My Grandmother taught me to make bread when I was about 10, or maybe 8. So I have been baking bread for almost 50 yrs.
Back in the 80's & 90's, when all the kids were home, I baked 8~ 1.5lb loaves of bread a week, or 6 loaves and 2doz hamburger buns. Did it all by hand too until the mid to late 80's when I got a KitchenAid mixer. Wow, was that a big help.
Now with only the 2 of us at home, I bake a couple loaves a week in the bread machine. It does an o.k. job and I have tweaked the recipe I use.
The pans I used were the long pan size, 12.5"X4.5" that hold 1.5lbs of bread.
My bread recipe has always been evolving. I am constantly adding various different flours. I use Dakota Maid Bread Flour milled by our North Dakota State Mill & Elevator in Grand Forks ND. (and aside....We are the only state in the US with our own state owned business and our own state owned bank, going back to the 1930's depression days). It is very good bread flour and you can purchase it here .
I also add whole wheat flour made from hard white wheat instead of the more common hard red. It has a softer flavor. My husband dislikes whole wheat bread because of the strong flavor, but has no complaint about my using some white whole wheat in my bread. The flour is milled at Horizon milling in the town of Fairmont ND just down the road about 30 miles from me. It is available in my local grocery store, but I can not find an online source for it. You can find other White Whole Wheat flour at King Arthur Flour or at Bob's Red Mill and likely other places as well.
I have also added specialty flours, Amaranth, Quinoa, Kamut, Spelt, Teff, Triticale, Potato, and some others. some worked better then others, some not so much. You can find specialty flours at both of the companies above. Right now I am using both the Ancient Grains mix and the 9 grain flour from King Arthur Flour. Not at the same time, but trying the different mixes in about a 1-3 proportion to the regular bread flour. So a 4 C flour mix would be 2 C bread flour, 1 C white whole wheat & 1C grain mix flour, with a couple Tbsp's of Potato that I always add because Potato helps to hold moisture so the bread doesn't dry out so quickly.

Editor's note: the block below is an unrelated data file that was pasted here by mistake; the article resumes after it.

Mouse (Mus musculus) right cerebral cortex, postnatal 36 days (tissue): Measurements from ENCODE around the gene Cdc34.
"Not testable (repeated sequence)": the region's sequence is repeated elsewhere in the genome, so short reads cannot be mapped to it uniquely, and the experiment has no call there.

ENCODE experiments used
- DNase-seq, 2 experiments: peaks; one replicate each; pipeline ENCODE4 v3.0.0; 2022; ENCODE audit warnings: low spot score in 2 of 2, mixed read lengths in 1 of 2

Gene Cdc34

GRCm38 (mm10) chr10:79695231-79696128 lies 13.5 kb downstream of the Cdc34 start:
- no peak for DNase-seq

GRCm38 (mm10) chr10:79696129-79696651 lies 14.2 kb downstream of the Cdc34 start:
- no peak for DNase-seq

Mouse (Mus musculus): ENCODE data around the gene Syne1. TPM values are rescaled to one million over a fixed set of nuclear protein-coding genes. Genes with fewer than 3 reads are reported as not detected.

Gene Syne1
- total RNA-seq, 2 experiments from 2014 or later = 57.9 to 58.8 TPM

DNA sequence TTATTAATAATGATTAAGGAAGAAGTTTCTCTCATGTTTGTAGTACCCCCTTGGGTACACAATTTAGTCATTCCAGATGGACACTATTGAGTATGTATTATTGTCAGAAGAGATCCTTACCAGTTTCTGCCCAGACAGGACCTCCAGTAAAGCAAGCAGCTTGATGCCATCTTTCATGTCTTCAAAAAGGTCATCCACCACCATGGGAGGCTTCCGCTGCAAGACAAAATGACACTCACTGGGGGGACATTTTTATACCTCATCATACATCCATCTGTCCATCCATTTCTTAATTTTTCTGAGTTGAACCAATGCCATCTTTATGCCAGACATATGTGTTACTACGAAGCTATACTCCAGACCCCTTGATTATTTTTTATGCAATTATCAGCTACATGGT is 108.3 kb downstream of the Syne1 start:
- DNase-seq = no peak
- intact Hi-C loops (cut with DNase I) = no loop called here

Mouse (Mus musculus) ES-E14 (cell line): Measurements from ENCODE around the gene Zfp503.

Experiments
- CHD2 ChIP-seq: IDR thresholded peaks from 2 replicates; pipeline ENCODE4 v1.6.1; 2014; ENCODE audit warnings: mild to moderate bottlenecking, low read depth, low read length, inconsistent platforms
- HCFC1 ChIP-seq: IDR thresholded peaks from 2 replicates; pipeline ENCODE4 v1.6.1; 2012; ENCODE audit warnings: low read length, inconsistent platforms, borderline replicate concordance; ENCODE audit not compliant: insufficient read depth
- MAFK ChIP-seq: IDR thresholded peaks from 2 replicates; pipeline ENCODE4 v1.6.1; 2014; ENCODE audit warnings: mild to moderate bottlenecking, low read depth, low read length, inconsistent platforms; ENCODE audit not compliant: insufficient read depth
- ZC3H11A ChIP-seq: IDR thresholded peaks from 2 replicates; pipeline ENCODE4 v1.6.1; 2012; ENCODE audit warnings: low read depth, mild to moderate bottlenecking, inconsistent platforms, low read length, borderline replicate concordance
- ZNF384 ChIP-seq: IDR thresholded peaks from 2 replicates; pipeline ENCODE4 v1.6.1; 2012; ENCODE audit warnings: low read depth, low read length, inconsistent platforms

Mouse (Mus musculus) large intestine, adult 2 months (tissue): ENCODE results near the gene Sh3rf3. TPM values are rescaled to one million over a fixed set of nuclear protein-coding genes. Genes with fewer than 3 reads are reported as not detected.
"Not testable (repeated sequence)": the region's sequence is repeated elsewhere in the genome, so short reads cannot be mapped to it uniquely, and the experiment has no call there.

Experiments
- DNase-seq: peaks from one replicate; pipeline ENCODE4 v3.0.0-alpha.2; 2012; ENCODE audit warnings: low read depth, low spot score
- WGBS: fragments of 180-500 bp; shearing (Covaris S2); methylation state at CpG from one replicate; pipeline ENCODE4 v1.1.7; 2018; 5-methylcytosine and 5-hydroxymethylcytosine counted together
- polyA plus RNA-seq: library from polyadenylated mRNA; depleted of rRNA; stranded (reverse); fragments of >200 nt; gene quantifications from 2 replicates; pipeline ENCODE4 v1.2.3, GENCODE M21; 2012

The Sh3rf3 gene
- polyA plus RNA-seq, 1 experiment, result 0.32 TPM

Another thing I use is Bakers Dry Milk from KAF. It has been specially processed to kill the enzyme in milk that interferes with yeast. That is why you should always scald milk before using it in your bread. By using the Bakers Dry milk you don't have to scald the milk, and wait for it to cool.
Why all this buildup? Because I have decided to embark on a new adventure, Sourdough.
The entire experience that I have had with starters is the Friendship
bread you might have received from a so-called friend at some point in
time. That was not a good experience, I didn't have enough neighbors to be constantly giving starter or bread away, nor did I like throwing away the excess starter, though the chickens did enjoy it, and we could only eat so much of that quick bread.
I received my Sourdough starter today, ordered it from KAF .
It has been fed and is sitting and working as we speak. Hopefully it will be ready to be fed again tomorrow morning.
Oh, do you want to know my recipe?
C = Cup
T = Tablespoon
tsp = Teaspoon
This makes 2 loaves in the long pans, or 2 doz hamburger buns.
2 1/4tsp salt
2C boiling water poured over the above, stir to melt the butter, and dissolve the sugar and salt, let cool to lukewarm
1/4 C dry milk
1 1/2T yeast
6C flour +/- depending on your weather
mix, knead, let rise, punch down and shape loaves, let rise, bake at 375 for 35 min or until instant read thermometer registers 190 degrees.